Critically, Caroll endorsed the separate accounting system approach, which he represented as being clearly preferred by most tax jurisdictions. This effectively affirmed the Arm’s Length Principle which has formed the bedrock of the transfer pricing system ever since. His words at the time stand up remarkably well today - “As long as the inter-company transactions are carried on under the same circumstances and conditions and on the same terms as they would be between two entirely separate and independent persons, dealing with each other in an open market, and in a manner which is graphically described as at ‘arm's length’, the tax authorities in general respect the separate legal existence of the subsidiary company and tax it on the basis of its own declaration as supported by its properly kept separate accounts.”

    Caroll’s findings were ultimately reflected in the drafting of the multilateral tax convention in 1933, the revised version in 1935, then the Mexico model tax convention in 1943 (which favoured source-based taxation and evolved into the UN’s Model Tax Convention), as well as the London Model Tax Convention of 1946, which favoured the residence-based approach (and evolved into the OECD’s Multilateral Tax Convention).

    Since then, over 3600 bilateral treaties have been entered into based off the model tax conventions drafted, which would seem to indicate a level of success despite the numerous compromises required to develop them. Although there were significant interpretations of the arm’s length principle in the 1960s and 1990s, which resulted in the drafting of the OECD guidelines in 1979 and various revisions thereafter, overall the framework of the international tax system has not changed much in almost one hundred years.

    For most of this period the separate accounting approach has probably seemed unremarkable to those who have looked at it given the structure of the global economy – particularly as for much of that period there were fewer opportunities for profit shifting. Most cross-border transactions involved trade in goods, global capital mobility was limited, there was less functional integration, intangible property was less prominent and there was generally less risk allocation to affiliates.

    Of course, you can find the odd example of taxing foreign residents that don’t have a physical presence if you go looking. For example, in 1930 the Australian government inserted a provision into the Income Tax Assessment Act to tax foreign resident insurance companies that were not carrying on a business in Australia. The provision came about following dissatisfaction amongst insurers operating in Australia that non-resident insurers, such as Lloyd’s of London, had been obtaining insurance business through resident insurance agents or brokers without incurring any expenses or paying tax in Australia.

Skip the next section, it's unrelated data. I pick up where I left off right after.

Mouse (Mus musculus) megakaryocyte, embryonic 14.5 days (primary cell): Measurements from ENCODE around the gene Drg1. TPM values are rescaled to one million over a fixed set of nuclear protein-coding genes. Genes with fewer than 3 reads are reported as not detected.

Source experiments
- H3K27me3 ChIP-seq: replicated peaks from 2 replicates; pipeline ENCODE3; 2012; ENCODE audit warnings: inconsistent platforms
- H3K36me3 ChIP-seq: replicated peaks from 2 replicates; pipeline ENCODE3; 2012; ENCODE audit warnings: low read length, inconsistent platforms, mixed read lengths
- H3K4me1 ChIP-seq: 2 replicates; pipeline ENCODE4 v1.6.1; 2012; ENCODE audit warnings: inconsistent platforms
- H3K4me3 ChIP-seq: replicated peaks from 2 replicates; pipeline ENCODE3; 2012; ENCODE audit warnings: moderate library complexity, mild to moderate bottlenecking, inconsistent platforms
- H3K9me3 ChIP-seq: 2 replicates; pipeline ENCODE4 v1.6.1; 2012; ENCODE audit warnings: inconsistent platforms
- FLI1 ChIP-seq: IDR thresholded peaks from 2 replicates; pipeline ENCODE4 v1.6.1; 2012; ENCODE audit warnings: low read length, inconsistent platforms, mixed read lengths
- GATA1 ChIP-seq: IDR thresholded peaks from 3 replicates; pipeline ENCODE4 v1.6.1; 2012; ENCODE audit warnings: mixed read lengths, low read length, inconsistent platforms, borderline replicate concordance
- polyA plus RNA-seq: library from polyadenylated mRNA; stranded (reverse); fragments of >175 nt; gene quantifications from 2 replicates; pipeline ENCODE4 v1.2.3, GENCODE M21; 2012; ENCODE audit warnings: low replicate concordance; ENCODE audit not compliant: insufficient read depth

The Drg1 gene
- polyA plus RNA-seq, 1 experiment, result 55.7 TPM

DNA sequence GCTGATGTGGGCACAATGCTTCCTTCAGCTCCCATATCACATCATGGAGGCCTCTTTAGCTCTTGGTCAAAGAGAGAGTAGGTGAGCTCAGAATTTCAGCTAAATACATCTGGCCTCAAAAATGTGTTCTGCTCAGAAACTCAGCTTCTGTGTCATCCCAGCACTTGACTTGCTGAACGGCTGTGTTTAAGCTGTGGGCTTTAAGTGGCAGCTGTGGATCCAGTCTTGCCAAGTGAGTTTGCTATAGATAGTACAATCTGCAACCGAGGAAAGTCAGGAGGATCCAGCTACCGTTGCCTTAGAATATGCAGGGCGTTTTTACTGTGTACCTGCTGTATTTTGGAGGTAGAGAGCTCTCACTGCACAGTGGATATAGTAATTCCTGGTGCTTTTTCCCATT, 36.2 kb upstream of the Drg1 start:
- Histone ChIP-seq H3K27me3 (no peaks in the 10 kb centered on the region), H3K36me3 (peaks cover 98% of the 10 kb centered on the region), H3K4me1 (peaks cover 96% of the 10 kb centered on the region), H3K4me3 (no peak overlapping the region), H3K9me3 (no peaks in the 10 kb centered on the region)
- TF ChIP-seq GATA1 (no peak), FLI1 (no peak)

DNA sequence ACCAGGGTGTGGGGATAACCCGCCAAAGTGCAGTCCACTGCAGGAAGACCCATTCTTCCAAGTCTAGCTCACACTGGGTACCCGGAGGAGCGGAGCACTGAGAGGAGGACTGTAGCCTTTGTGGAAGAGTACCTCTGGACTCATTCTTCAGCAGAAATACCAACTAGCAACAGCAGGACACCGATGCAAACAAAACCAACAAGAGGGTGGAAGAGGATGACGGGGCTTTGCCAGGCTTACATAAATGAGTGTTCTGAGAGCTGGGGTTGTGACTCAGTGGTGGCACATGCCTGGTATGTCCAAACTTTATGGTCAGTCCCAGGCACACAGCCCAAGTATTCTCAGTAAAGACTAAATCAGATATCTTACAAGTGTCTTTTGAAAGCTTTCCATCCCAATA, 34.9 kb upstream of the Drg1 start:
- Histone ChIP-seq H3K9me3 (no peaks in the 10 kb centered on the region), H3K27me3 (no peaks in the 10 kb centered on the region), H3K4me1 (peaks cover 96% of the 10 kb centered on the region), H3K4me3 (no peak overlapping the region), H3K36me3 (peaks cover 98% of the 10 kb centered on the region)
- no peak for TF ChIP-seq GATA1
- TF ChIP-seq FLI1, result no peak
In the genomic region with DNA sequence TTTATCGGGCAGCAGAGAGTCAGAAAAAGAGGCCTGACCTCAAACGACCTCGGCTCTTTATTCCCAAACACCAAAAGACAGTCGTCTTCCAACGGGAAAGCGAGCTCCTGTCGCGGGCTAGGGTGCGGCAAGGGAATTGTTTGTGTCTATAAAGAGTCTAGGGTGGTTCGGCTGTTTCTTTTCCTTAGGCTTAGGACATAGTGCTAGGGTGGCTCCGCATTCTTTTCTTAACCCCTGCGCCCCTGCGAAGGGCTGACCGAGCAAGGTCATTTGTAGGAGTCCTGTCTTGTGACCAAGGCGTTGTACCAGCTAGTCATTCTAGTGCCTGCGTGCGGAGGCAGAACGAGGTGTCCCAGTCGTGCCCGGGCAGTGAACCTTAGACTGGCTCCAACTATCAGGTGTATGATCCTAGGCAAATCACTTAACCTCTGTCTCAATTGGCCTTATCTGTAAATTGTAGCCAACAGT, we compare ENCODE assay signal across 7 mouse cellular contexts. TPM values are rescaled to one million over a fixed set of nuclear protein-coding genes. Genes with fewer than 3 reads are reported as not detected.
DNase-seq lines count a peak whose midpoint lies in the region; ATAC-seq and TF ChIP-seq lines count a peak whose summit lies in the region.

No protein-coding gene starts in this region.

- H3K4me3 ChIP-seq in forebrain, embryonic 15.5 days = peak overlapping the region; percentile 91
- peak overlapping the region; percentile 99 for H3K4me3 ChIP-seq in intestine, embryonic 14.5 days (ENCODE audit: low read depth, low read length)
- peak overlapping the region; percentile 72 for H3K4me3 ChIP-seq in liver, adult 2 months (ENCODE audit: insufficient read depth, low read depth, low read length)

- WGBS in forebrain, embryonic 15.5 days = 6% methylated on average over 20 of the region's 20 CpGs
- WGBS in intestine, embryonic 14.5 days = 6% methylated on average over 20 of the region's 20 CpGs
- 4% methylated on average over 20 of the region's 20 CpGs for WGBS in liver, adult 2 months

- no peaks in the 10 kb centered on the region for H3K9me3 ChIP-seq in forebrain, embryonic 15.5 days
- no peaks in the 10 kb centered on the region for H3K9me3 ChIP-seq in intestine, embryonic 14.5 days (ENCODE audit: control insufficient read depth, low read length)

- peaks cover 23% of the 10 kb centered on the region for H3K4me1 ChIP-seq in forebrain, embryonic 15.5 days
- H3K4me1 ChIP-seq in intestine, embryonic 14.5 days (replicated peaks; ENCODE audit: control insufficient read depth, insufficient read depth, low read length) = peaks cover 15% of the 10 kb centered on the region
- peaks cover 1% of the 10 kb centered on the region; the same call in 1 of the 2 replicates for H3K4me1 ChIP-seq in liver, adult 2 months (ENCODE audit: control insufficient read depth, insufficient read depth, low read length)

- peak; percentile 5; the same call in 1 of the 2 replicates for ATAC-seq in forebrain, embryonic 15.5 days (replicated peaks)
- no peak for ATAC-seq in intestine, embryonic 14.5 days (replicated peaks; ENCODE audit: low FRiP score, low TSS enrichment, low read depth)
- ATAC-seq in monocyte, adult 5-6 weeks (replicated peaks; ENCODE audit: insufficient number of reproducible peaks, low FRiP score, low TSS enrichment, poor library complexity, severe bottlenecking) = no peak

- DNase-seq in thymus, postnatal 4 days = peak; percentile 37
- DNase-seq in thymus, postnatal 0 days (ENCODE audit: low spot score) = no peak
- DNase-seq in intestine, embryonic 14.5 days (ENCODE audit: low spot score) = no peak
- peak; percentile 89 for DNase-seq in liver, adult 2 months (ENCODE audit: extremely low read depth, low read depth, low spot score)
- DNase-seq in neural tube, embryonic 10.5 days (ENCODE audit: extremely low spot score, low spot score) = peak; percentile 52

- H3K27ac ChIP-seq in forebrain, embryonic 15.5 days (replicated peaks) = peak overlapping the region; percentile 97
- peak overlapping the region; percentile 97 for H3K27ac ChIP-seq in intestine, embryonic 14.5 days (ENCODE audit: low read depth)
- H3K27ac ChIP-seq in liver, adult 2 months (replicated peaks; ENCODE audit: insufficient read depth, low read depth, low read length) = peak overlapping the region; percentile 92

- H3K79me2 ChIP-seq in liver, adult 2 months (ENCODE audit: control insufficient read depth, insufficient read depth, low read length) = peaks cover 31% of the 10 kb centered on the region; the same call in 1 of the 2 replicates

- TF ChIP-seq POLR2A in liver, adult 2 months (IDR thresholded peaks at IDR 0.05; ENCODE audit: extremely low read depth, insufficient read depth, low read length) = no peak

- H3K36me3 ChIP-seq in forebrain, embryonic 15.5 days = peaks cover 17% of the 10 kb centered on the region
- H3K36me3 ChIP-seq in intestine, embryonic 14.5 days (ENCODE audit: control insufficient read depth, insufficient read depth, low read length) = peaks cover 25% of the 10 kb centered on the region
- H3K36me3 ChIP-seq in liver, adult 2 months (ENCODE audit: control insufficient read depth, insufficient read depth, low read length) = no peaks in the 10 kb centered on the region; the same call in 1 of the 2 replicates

Lloyds was not a corporate body so special action was considered necessary. A provision was enacted that deemed a premium payable to a non-resident, with no physical presence in Australia, to be assessable income from Australian sources of the non-resident. The tax was based on the actual premiums paid, for which an arbitrary 10 per cent profit margin was specified. Alternatively, the non-resident could be taxed on their actual profits if this could be established to the Commissioner’s satisfaction. The government understood the difficulties of collecting the tax and so included in the legislation that the insured was not eligible for deduction for the premium until the tax was paid.

    Today, some 400 income tax returns are lodged annually under the successor provisions (incorporated into Division 15 of Part III of the Income Tax Assessment Act). Persons deemed agents of the non-resident insurers lodge the returns, as well as pay the income tax liability that exceeded $350 million for the 2020 income year.

    But such examples are the exception rather than the rule. For much of the last one hundred years, most business models were decentralised – functions, assets and risks were onshore where customers were located. This started to change during the 1990s, when to achieve economies of scale, specialisation and cost efficiencies there was a noticeable shift toward more centralised business models – which for instance, centralised funding, intangible ownership, R&D, manufacturing and risk management functions in one entity. This increased the need for cross border activities and increased functional integration between separate legal entities. In turn this created more opportunities to shift profits to low tax jurisdictions.

    While the international tax system may not have changed much over the last one hundred years, the business environment most certainly has. Of most significance, capital has become much more mobile. According to the IMF gross capital flows comprised less than 5 per cent of global GDP between 1980-1999 and then peaked at around 20 per cent in 2007. This has created the risk that intra-firm funding decisions and structuring is influenced by tax outcomes, rather than solely on commercial outcomes. Examples could include Australian companies entering long-term (inbound) loan arrangements with related parties, despite only having short term working capital needs (and no other commercial reasons to enter a long-term arrangement). Alternatively, Australian companies could enter short-term (outbound) funding arrangements with related parties which in substance should be characterised as a long-term arrangement (and therefore should attract a higher interest rate).